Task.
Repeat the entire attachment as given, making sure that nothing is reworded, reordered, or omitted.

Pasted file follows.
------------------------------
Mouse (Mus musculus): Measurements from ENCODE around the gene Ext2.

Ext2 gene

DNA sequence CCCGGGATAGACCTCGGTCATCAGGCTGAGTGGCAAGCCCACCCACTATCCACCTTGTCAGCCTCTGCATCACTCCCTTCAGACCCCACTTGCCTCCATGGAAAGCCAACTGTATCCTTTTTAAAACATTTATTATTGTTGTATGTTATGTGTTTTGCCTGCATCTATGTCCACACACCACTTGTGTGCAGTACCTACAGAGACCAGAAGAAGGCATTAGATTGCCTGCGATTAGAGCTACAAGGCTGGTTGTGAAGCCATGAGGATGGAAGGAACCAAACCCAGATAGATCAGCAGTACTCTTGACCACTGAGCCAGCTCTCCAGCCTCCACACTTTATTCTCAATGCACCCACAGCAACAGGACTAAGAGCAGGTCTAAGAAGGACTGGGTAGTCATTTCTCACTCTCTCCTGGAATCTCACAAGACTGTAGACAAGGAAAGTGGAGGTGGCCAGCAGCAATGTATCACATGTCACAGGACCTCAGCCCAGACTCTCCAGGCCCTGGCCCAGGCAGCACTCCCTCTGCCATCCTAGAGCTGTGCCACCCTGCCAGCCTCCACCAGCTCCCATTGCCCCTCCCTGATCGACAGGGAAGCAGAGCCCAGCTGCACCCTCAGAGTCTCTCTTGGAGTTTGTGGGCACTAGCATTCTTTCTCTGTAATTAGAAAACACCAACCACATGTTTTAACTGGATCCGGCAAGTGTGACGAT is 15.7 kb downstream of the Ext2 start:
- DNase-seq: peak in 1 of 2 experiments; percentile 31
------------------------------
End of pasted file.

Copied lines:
Mouse (Mus musculus): Measurements from ENCODE around the gene Ext2.

Ext2 gene

DNA sequence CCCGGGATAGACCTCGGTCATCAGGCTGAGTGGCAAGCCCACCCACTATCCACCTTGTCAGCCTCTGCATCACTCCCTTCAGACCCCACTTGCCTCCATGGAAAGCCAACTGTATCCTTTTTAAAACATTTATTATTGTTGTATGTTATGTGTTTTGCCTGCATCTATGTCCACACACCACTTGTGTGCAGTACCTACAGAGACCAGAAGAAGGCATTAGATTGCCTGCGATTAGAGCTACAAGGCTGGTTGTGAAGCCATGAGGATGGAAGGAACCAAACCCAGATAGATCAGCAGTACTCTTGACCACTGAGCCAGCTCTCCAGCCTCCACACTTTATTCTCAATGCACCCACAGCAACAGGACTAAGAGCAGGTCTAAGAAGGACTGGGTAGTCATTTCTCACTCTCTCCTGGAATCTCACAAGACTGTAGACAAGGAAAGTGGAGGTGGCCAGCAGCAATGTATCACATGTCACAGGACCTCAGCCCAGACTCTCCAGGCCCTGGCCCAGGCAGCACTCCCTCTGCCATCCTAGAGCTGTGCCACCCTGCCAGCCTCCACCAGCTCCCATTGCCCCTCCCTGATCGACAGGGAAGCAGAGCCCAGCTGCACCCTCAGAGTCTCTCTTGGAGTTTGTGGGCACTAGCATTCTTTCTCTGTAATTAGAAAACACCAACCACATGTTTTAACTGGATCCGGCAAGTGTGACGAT is 15.7 kb downstream of the Ext2 start:
- DNase-seq: peak in 1 of 2 experiments; percentile 31